Keeping the community informed
Communication to stakeholders
SSD plays an important role in providing ongoing assurance to the community that the environment of the Alligator Rivers Region remains fully protected from impacts of uranium mining. As part of this role, SSD undertakes a range of communication activities aimed at keeping people living within the Alligator Rivers Region and the broader community informed in relation to the outcomes of our supervision, assessment, research into and monitoring of the environmental effects of uranium mining in the Region.
SSD also communicates directly with various stakeholders, particularly the owners, managers and users of the Alligators Rivers Region and its wetlands, in order to better understand and address their specific concerns and expectations.
SSD posts continuous, event-based and routine water monitoring results on its website for public viewing. The water monitoring data are updated regularly while the creeks are flowing. Biological and radon monitoring data are also online. You can link to the SSD environmental monitoring web pages to get the latest results.
How we communicate
We use a number of ways to communicate with the public in Kakadu including the Kakadu Community Noticeboard (a website providing Kakadu locals with a forum to read about and advertise community events). The Kakadu Community Noticeboard has links to the SSD website and provides local people with user-friendly access to SSD information. We also man information stalls at local festivals, have a display at the Bowali Visitor Centre, and host regular school groups from the West Arnhem College, to inform the community on related environmental matters. See Displays, open days, exhibitions, talks and conferences.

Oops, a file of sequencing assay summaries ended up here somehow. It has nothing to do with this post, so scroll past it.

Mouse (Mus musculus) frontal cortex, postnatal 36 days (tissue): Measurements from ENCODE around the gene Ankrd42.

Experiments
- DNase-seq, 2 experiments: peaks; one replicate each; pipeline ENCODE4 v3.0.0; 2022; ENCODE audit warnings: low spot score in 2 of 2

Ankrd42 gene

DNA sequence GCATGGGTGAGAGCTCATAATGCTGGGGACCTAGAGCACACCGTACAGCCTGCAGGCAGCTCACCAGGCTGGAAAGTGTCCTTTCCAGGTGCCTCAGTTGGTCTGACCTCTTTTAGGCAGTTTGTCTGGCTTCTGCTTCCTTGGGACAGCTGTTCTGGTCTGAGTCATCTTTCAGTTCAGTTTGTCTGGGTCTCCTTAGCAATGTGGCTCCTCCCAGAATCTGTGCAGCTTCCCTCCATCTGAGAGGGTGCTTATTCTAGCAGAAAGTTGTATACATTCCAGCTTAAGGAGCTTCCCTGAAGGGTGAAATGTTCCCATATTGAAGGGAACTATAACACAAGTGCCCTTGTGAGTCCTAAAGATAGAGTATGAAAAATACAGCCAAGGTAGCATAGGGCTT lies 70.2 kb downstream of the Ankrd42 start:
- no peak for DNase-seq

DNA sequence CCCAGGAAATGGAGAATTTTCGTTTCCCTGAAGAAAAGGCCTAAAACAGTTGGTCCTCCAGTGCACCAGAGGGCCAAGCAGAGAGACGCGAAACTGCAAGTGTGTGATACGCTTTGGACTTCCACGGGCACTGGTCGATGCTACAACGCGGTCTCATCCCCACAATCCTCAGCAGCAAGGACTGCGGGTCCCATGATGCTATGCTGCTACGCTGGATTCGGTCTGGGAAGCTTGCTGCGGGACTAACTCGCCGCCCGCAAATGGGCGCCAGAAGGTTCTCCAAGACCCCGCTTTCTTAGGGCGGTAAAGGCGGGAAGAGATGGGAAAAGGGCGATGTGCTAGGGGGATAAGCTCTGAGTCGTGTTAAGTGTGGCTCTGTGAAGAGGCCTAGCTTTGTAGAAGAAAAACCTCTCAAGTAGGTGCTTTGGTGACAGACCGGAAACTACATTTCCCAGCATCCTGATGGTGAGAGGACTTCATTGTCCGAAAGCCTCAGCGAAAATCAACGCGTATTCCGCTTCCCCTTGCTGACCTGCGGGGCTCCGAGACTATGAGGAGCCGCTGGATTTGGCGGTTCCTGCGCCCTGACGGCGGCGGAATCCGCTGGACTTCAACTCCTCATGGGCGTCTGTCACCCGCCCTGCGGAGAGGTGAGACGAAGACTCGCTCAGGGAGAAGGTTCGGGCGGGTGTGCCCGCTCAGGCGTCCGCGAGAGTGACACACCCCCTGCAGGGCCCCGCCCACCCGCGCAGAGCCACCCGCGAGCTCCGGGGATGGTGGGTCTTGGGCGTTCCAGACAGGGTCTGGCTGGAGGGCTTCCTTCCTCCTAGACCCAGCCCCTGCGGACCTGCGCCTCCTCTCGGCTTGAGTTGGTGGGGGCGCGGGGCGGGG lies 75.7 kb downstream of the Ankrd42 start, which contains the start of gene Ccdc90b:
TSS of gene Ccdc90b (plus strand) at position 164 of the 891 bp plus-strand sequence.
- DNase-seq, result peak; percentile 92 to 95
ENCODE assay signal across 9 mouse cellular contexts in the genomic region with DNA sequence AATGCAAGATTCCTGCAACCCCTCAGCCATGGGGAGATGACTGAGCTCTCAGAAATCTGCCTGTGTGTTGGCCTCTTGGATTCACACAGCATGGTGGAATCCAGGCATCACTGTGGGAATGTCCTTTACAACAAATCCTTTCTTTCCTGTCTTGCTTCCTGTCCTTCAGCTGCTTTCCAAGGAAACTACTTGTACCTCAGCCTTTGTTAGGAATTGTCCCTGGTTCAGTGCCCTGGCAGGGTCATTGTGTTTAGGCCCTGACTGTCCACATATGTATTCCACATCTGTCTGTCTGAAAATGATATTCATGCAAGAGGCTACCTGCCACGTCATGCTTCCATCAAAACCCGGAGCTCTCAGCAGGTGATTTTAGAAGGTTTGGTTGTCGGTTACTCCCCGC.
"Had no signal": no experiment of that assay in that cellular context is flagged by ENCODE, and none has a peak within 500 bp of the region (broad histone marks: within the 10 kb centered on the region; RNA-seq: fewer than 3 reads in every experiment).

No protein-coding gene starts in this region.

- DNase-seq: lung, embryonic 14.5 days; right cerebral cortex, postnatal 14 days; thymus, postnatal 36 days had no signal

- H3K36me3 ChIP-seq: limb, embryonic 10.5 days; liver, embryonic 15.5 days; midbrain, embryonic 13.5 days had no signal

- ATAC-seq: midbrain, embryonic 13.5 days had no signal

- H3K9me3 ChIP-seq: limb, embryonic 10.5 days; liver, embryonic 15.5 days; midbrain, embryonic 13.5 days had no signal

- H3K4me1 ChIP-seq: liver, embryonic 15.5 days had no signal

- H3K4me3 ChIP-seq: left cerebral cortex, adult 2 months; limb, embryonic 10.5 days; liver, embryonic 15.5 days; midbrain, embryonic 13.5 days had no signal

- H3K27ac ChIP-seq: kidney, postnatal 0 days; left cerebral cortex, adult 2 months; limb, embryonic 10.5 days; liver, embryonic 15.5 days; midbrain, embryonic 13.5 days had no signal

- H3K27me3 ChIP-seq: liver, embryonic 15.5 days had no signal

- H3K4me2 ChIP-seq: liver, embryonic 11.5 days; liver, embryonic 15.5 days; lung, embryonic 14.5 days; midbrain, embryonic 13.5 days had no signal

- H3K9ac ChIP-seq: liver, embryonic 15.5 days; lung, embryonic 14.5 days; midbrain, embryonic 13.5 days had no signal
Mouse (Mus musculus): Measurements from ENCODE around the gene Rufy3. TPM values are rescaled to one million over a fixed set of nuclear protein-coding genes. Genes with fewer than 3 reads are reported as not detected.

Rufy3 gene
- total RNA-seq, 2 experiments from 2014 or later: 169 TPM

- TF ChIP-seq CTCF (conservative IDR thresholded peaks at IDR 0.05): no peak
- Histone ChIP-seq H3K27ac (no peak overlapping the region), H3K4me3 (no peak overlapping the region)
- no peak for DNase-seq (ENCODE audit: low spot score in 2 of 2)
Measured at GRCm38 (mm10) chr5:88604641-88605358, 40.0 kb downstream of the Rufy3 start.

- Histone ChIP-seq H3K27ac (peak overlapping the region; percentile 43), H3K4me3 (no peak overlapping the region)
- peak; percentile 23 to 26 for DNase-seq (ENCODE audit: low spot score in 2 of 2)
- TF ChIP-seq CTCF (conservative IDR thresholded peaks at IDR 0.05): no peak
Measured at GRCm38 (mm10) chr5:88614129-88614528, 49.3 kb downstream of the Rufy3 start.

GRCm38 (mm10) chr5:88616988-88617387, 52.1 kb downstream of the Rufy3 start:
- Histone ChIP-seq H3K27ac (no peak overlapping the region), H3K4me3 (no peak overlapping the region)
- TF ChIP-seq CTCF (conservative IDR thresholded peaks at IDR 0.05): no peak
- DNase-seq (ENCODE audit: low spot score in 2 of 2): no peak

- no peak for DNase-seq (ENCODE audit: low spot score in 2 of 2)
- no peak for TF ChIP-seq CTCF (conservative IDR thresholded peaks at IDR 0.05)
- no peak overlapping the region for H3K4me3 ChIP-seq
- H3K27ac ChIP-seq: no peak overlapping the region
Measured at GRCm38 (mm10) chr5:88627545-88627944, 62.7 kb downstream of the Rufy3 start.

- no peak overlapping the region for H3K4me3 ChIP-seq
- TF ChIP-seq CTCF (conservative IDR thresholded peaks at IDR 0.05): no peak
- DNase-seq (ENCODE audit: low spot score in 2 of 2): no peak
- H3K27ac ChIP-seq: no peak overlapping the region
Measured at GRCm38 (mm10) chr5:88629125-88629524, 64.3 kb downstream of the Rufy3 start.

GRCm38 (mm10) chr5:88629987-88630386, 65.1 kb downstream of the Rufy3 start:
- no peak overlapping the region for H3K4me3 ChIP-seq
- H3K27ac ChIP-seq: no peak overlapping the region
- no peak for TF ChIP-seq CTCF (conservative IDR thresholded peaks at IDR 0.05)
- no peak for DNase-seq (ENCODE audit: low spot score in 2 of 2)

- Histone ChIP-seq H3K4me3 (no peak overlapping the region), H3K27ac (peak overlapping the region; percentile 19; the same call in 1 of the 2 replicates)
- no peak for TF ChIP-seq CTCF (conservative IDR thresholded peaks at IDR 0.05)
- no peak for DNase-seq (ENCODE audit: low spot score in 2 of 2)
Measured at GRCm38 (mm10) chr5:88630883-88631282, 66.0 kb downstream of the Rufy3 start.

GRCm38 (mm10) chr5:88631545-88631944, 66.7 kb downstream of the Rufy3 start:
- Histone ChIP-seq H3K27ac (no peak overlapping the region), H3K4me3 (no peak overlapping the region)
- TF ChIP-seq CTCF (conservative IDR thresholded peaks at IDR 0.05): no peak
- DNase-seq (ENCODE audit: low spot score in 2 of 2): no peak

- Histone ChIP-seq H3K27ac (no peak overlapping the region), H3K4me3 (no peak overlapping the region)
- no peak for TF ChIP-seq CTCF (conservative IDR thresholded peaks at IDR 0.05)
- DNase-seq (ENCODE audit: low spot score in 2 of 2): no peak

SSD communicates the results of our environmental research through a range of activities including:
- Consultation with indigenous communities
- Consultation through committees and associations (ARRAC & ARRTC)
- Environmental monitoring
SSD’s display booth at the Mahbilil Festival
As part of the Division’s communication activities, SSD staff attend and present papers at a range of conferences, and participate in festivals, displays, school talks, open days, exhibitions and on-country knowledge-sharing with local indigenous people at the local, national and international level.
Some of the regular local events SSD staff have attended include World Wetlands Day, Gunbalanya Open Day, the Mahbilil Festival, the National Aboriginal and Islander Day of Observance Committee (NAIDOC) Week, World Environment Day and Science Week. At these events SSD staff have set up interactive displays, given talks and presentations and discussed with the community various issues related to uranium mining and the impact it has on the people and the environment of the Alligators Rivers Region.
A number of SSD research staff are nationally and internationally recognised leaders in their fields and are often invited to present papers at national and international conferences and technical meetings.
These events are an important means of communicating the outcomes of SSD research and raising awareness of the work of the Division in ensuring the protection of the environment from impacts of uranium mining.
You can read more about these events in Supervising Scientist annual reports (Communication and liaison chapter).